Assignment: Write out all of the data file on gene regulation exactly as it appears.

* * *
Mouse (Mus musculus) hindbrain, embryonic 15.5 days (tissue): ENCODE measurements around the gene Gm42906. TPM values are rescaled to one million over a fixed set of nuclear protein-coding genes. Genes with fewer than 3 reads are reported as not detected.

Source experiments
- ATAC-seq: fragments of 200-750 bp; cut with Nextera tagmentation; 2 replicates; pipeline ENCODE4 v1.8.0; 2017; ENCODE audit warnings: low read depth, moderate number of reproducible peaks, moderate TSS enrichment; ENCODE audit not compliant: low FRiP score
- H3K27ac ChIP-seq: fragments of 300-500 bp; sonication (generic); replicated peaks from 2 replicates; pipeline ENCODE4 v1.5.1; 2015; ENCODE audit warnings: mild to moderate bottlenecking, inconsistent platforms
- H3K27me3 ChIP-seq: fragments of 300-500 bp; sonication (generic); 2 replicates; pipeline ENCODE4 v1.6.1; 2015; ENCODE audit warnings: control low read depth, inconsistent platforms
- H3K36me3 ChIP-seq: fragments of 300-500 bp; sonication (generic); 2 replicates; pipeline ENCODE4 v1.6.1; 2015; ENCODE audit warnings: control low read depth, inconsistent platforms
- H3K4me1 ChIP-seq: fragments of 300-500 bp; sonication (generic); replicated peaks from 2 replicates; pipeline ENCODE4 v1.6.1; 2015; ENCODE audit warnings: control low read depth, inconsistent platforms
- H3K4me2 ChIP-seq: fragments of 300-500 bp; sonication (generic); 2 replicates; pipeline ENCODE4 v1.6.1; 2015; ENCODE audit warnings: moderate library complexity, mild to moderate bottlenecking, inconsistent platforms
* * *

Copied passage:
Mouse (Mus musculus) hindbrain, embryonic 15.5 days (tissue): ENCODE measurements around the gene Gm42906. TPM values are rescaled to one million over a fixed set of nuclear protein-coding genes. Genes with fewer than 3 reads are reported as not detected.

Source experiments
- ATAC-seq: fragments of 200-750 bp; cut with Nextera tagmentation; 2 replicates; pipeline ENCODE4 v1.8.0; 2017; ENCODE audit warnings: low read depth, moderate number of reproducible peaks, moderate TSS enrichment; ENCODE audit not compliant: low FRiP score
- H3K27ac ChIP-seq: fragments of 300-500 bp; sonication (generic); replicated peaks from 2 replicates; pipeline ENCODE4 v1.5.1; 2015; ENCODE audit warnings: mild to moderate bottlenecking, inconsistent platforms
- H3K27me3 ChIP-seq: fragments of 300-500 bp; sonication (generic); 2 replicates; pipeline ENCODE4 v1.6.1; 2015; ENCODE audit warnings: control low read depth, inconsistent platforms
- H3K36me3 ChIP-seq: fragments of 300-500 bp; sonication (generic); 2 replicates; pipeline ENCODE4 v1.6.1; 2015; ENCODE audit warnings: control low read depth, inconsistent platforms
- H3K4me1 ChIP-seq: fragments of 300-500 bp; sonication (generic); replicated peaks from 2 replicates; pipeline ENCODE4 v1.6.1; 2015; ENCODE audit warnings: control low read depth, inconsistent platforms
- H3K4me2 ChIP-seq: fragments of 300-500 bp; sonication (generic); 2 replicates; pipeline ENCODE4 v1.6.1; 2015; ENCODE audit warnings: moderate library complexity, mild to moderate bottlenecking, inconsistent platforms